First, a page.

Vegan Shepherd’s Pie with Squash Crust

My choir had a Thanksgiving potluck this weekend full of great food, good company, booze, and surprising musical talents. I wanted to bring a shepherd’s pie (my favourite fall food) but with the surfeit of potato I went for a different crust. Basically, I combined and simplified a lentil shepherd’s pie recipe from my favourite vegan blog (It Ain’t Meat, Babe) with a squash mash from new, awesome find Really Nice Recipes. Here’s the combo:

Serves 3-4
Prep + Cook time (parallelized): 90 min


  • 400g squash (1 acorn, but the less sweet the better; use more for larger casserole dishes)
  • 2 cloves of garlic
  • ½ teaspoon of dried oregano
  • 2 tablespoons of olive oil
  • 1 cup brown lentils (black beans are great for a larger grain texture; adjust water and cooking time)
  • 1/3 cup barley,
  • 1 bay leaf
  • 1 medium onion, chopped
  • 3 stalks celery, chopped
  • 1 tsp rosemary
  • 3 tsp apple cider vinegar
  • 1 cup broth


  1. Preheat oven to 400°F (200°C). Halve the squash and scoop out the seeds. Cover the squash in olive oil, place a garlic clove in each half and sprinkle with oregano, and dashes of salt and pepper. Pop it in the oven and bake until soft (~30 min).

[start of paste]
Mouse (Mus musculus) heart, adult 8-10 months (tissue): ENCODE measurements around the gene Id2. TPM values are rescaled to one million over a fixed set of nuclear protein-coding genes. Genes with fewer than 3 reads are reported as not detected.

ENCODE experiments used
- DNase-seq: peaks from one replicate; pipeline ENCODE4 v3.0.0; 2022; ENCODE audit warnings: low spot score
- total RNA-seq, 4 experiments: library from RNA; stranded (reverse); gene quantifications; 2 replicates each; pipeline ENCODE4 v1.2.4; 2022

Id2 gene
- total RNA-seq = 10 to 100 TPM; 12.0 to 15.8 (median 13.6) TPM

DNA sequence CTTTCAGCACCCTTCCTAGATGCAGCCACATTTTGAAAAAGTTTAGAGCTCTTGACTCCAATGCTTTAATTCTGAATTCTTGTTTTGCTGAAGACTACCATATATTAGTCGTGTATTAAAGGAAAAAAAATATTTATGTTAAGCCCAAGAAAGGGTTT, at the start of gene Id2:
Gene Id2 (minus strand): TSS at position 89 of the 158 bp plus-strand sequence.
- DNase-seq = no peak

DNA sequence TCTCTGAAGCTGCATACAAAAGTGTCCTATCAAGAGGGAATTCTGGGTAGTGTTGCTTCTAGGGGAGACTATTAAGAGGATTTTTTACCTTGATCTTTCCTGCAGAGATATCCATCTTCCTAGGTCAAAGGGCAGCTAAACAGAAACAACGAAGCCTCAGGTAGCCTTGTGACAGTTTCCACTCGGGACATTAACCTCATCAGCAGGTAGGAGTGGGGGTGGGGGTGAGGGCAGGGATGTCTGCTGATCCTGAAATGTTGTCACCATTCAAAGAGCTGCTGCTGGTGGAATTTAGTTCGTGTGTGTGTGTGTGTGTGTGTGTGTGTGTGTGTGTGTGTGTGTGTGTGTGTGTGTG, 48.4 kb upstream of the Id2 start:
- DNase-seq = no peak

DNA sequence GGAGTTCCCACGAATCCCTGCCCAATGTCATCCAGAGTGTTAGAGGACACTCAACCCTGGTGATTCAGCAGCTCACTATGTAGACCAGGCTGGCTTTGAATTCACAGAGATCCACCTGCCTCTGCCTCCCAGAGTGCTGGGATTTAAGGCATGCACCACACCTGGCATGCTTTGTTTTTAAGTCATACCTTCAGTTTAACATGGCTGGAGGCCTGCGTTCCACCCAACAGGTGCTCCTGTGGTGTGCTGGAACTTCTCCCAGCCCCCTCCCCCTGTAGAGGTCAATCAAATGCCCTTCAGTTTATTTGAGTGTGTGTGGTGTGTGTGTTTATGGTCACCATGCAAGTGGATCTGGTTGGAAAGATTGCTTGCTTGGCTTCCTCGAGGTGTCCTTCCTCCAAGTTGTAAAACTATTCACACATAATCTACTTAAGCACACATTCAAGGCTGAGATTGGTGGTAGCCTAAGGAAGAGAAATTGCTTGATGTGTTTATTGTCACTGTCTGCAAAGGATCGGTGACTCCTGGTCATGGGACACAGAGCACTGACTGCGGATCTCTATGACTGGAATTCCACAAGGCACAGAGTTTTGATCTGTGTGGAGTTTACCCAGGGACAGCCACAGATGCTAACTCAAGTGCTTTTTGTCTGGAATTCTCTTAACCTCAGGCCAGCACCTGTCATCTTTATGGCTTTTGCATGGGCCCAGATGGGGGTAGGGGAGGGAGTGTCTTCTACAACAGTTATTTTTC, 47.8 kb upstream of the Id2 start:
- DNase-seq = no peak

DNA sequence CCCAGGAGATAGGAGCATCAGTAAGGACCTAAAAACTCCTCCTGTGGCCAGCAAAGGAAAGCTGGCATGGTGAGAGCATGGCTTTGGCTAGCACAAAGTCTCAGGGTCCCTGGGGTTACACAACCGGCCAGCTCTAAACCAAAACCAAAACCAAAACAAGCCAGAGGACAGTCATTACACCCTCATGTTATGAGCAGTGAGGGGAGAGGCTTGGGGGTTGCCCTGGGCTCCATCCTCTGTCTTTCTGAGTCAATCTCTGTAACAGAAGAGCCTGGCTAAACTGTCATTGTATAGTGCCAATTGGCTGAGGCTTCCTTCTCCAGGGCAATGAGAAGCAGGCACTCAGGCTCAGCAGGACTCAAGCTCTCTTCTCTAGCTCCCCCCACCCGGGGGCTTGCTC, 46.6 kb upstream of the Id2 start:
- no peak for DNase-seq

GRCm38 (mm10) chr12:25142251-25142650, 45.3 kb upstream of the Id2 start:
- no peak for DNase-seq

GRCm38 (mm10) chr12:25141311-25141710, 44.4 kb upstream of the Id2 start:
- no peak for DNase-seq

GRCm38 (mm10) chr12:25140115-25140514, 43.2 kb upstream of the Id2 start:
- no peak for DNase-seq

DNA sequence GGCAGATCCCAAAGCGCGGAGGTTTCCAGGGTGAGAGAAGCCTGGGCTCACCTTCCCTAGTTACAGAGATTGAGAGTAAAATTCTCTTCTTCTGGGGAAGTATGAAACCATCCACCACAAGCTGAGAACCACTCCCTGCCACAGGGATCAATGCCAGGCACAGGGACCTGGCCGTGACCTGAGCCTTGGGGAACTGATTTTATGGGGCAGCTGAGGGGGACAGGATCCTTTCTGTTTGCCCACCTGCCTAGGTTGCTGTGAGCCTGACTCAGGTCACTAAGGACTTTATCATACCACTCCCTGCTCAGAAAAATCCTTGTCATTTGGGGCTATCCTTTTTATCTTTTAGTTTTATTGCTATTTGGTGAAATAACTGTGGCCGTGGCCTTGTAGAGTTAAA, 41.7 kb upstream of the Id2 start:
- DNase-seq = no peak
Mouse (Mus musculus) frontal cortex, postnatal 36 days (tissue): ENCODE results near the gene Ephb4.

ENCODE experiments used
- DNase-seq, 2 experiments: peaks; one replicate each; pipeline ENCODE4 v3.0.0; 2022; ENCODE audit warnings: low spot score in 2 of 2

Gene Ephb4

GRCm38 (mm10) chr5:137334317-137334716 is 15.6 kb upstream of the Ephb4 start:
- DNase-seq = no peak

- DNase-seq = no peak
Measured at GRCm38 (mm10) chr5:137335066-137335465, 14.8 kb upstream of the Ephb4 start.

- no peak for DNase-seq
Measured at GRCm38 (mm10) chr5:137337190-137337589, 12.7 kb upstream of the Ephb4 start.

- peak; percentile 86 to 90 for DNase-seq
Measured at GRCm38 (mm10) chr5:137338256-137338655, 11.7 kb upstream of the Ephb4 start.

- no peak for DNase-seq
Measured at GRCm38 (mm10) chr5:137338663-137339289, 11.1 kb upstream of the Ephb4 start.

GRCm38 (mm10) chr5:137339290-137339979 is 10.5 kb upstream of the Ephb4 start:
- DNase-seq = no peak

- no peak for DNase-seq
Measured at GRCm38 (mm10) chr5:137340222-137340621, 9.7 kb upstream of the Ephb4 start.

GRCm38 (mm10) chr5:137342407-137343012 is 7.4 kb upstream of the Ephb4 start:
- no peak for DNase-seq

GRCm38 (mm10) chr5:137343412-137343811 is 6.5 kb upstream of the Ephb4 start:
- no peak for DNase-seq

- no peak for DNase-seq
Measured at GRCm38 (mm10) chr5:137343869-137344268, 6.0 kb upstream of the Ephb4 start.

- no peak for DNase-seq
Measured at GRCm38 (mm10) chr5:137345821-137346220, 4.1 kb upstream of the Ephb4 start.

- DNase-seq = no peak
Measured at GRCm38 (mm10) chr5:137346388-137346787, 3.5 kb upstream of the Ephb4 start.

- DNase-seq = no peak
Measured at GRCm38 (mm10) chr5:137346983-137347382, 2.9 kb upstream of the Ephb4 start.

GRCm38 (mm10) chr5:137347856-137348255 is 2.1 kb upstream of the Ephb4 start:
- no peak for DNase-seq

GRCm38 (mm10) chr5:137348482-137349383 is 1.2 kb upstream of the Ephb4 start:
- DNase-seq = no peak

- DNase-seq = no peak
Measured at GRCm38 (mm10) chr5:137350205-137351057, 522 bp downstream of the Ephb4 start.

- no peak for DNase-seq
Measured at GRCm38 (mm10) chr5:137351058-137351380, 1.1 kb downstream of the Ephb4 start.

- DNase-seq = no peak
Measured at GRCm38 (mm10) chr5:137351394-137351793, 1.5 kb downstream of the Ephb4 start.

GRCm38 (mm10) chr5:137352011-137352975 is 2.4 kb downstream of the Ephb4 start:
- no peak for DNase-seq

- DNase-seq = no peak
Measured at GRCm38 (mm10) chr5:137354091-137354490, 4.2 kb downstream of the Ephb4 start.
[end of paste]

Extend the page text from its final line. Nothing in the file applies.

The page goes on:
2. Boil the lentils (use 2-3 cups of broth, 20+ minutes if starting from dry lentils) and add barley, bay leaf, rosemary, and vinegar ~10 minutes before ready.
  3. Slice the celery and onions, and cut the carrots in 1″ (2cm) quarter-circle wedges. Sauté to softish (coincidentally, ~10 minutes!).
  4. Combine the lentils and veggies, leave to simmer. The squash should be done by now – remove from oven, scoop the soft flesh in to a mash-friendly container, then mash away.
  5. The lentils should be soft and fillingy by now. Pour in to a casserole dish then glob squash mash to cover. You should bake for a while to get the squash a bit drier, but that isn’t strictly necessary. You can also put this in the fridge at this stage where it’ll probably keep well for days, but remember to leave plenty of time for reheat as it has quite a bit of thermal mass.

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